The year is 1646 and 16-year-old Barnaby, still oddly referred to as a child at a time when childhood ended much earlier, is up against Abel, his villainous half-brother who now works for the infamous Witch-Finder General, Matthew Hopkins. Melodrama beckons, but the writing here is good enough to make up for the occasional stereotype or over-familiar plot device. Instead, eschewing cod 17th century language characters talk to each other with the easy familiarity of today. ‘Oh I don’t know’, Barnaby’s mother opines at one stage, ‘I just wonder whether Abel’s interest in the Bible is becoming rather unhealthy…It is so harsh. So simplistic.’ But other parallels with modern day life come over as less cosy. Accused of being a witch, Barnaby is interrogated with all the pitiless intensity of the so-called enhanced interrogation techniques currently favoured by the CIA. Conditions in the Norfolk jail where he is being kept are stomach-turningly revolting, and life outside for those who are poor and weak remains unremittingly grim. Starting out as a pleasant but thoughtless rich kid, Barnaby has to make a traumatic journey towards discovering the truth about others as well as himself. But fortunately there is always Naomi to turn to, his maid and also his somewhat severe conscience. By the end of this compulsively readable novel, they are both shown to have richly deserved the love that grows between them whatever the hardships they still have to face. Britain has a wealth of good historical fiction aimed at the young and this novel represents an excellent addition to a proud heritage.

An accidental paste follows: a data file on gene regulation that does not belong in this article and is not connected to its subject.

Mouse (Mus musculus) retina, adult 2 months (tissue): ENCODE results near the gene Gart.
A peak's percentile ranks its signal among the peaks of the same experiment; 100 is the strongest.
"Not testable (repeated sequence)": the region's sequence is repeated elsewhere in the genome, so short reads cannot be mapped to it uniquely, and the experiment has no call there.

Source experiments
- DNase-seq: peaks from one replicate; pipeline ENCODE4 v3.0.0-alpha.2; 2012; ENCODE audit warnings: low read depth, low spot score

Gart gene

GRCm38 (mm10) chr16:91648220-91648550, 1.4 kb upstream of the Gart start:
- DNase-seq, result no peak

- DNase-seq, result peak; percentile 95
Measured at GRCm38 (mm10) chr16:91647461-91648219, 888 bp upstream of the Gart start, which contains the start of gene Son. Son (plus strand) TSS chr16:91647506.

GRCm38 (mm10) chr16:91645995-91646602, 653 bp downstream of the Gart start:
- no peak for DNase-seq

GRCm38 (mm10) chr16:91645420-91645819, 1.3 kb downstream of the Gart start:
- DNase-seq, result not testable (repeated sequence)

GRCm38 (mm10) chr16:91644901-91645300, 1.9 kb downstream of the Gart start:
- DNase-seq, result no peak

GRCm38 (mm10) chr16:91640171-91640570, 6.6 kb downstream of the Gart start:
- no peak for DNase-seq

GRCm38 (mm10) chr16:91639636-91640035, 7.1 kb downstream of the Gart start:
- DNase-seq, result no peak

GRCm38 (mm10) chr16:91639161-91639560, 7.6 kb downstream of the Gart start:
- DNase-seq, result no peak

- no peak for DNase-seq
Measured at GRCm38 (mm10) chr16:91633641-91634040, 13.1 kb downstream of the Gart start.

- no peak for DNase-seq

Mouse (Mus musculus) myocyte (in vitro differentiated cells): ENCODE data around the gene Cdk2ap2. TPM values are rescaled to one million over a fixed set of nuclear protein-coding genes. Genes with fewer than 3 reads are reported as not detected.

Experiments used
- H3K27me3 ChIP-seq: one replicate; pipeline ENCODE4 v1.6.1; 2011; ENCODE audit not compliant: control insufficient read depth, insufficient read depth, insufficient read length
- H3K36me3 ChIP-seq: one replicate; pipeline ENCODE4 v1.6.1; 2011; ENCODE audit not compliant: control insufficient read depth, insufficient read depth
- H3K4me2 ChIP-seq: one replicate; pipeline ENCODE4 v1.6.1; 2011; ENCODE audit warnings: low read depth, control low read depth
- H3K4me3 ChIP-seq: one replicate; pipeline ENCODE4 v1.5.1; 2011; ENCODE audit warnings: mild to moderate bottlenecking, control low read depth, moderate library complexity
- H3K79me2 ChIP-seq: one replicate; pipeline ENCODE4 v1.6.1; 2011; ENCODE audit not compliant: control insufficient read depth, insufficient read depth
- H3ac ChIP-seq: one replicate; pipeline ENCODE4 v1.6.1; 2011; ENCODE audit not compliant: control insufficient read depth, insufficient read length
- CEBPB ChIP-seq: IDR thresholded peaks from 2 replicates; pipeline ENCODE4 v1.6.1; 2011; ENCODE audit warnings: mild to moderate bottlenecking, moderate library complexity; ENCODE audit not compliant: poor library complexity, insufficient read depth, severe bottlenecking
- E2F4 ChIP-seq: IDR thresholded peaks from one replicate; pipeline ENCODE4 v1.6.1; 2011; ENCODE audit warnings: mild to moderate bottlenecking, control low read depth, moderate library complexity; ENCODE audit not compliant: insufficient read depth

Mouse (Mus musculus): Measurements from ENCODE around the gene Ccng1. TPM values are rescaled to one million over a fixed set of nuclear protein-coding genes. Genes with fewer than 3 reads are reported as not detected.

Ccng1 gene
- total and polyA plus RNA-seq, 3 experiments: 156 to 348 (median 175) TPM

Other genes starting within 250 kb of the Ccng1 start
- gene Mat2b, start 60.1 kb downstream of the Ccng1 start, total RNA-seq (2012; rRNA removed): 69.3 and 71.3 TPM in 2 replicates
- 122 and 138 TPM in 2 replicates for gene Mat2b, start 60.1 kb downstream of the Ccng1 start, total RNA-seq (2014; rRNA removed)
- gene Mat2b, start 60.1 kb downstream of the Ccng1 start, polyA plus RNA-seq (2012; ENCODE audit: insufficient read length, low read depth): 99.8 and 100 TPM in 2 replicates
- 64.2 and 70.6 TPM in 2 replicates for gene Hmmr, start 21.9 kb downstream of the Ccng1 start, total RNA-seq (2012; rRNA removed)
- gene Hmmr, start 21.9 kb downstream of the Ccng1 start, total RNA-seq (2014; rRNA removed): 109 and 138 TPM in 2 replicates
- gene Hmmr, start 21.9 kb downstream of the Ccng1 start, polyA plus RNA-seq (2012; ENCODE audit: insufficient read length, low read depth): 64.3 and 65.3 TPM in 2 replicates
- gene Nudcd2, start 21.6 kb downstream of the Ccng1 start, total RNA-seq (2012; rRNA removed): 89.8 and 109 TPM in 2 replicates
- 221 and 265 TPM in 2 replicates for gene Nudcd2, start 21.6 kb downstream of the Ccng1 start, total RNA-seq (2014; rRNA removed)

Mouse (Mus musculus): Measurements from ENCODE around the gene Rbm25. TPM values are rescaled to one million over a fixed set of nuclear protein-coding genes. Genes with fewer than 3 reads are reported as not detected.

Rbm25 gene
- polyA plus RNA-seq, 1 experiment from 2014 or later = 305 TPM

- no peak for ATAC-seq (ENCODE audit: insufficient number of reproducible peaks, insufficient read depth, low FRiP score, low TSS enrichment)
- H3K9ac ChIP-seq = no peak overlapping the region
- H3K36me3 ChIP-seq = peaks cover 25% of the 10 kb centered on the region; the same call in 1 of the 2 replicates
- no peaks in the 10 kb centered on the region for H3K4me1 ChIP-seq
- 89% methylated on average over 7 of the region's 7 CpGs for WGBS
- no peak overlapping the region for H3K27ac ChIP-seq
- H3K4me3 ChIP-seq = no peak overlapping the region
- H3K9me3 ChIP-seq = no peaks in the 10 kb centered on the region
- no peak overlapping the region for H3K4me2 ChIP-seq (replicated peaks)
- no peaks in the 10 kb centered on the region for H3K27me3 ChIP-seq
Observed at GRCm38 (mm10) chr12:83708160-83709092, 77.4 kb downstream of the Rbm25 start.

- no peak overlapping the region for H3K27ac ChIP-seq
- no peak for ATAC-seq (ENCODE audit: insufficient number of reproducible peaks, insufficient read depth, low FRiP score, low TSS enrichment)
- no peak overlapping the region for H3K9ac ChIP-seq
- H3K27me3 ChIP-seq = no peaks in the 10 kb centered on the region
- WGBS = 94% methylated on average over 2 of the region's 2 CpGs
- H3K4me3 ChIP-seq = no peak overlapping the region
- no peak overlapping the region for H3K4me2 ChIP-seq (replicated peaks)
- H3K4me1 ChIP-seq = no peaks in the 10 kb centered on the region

http://booksforkeeps.co.uk/wp-content/uploads/2020/12/bfklogo.png 0 0 Angie Hill http://booksforkeeps.co.uk/wp-content/uploads/2020/12/bfklogo.png Angie Hill2014-05-01 01:00:462021-10-14 14:39:46The Blood List